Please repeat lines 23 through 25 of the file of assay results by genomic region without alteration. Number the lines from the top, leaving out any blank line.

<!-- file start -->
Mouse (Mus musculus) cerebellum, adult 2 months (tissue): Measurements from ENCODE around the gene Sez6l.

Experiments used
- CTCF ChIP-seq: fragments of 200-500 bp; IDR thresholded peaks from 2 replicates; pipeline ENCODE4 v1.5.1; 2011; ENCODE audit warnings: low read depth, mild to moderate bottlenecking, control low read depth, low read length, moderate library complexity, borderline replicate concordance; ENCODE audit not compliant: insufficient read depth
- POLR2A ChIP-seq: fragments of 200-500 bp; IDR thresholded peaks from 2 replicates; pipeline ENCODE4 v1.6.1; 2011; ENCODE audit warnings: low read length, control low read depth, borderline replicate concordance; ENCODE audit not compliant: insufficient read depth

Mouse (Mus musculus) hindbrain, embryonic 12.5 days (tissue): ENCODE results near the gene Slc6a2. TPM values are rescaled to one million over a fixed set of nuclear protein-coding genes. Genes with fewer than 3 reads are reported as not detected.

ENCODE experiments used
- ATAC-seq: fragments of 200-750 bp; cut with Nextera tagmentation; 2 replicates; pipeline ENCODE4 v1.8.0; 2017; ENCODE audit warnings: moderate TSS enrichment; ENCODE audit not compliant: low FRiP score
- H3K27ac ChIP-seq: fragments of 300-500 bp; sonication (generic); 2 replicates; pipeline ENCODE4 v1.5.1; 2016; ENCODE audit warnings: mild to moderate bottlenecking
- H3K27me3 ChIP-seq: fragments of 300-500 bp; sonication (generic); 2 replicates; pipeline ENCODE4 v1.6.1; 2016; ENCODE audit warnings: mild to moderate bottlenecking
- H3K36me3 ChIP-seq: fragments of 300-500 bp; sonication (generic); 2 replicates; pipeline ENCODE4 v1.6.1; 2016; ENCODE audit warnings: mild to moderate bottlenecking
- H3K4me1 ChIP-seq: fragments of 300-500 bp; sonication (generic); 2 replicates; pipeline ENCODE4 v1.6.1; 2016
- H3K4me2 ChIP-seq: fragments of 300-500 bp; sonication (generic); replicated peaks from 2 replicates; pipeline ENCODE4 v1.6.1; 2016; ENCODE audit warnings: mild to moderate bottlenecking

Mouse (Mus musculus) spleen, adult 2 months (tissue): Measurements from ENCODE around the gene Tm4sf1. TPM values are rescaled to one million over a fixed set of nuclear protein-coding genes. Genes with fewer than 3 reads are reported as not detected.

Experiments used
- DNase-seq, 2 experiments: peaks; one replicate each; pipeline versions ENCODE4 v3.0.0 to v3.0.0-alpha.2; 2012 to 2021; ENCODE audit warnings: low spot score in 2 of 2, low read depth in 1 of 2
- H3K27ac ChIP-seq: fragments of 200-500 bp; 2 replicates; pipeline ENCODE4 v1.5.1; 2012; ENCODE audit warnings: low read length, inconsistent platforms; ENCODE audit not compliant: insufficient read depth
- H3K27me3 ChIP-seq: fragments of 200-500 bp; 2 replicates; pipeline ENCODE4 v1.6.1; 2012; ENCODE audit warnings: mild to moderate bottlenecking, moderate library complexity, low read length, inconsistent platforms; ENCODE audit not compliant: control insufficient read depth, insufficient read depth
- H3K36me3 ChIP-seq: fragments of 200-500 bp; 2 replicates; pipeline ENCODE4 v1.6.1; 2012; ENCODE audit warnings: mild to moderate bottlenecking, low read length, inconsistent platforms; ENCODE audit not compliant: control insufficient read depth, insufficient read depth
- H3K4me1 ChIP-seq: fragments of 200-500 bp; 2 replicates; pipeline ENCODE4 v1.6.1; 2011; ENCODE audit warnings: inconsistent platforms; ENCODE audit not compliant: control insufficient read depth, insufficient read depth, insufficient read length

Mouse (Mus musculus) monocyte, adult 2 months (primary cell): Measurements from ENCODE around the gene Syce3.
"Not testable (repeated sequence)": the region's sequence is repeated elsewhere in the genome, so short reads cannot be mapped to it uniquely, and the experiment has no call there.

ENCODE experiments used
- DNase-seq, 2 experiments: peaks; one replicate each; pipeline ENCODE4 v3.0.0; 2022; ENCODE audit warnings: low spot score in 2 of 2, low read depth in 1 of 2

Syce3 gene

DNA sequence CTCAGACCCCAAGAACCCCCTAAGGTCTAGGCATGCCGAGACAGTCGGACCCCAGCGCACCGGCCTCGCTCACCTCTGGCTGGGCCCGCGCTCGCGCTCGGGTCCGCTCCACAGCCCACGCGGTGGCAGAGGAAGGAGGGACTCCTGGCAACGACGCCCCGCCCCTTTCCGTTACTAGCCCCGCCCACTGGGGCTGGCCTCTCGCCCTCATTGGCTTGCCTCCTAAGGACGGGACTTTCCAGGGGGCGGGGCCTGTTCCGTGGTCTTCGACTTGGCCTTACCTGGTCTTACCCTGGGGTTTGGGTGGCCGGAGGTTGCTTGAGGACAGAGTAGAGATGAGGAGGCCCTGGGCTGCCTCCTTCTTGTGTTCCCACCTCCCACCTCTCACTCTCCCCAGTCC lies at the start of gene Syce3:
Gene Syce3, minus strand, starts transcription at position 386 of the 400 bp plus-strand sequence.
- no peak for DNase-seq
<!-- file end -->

- DNase-seq, 2 experiments: peaks; one replicate each; pipeline ENCODE4 v3.0.0; 2022; ENCODE audit warnings: low spot score in 2 of 2, low read depth in 1 of 2

Syce3 gene

DNA sequence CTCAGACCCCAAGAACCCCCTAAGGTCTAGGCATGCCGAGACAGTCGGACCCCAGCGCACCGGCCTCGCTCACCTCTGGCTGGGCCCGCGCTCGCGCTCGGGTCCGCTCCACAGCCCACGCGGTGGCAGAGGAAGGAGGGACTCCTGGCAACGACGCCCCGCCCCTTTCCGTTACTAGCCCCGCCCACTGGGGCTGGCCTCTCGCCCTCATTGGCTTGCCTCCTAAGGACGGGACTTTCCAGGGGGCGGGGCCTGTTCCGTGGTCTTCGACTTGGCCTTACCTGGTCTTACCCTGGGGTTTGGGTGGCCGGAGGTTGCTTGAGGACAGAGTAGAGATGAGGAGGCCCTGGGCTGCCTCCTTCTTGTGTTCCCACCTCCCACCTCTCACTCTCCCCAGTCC lies at the start of gene Syce3: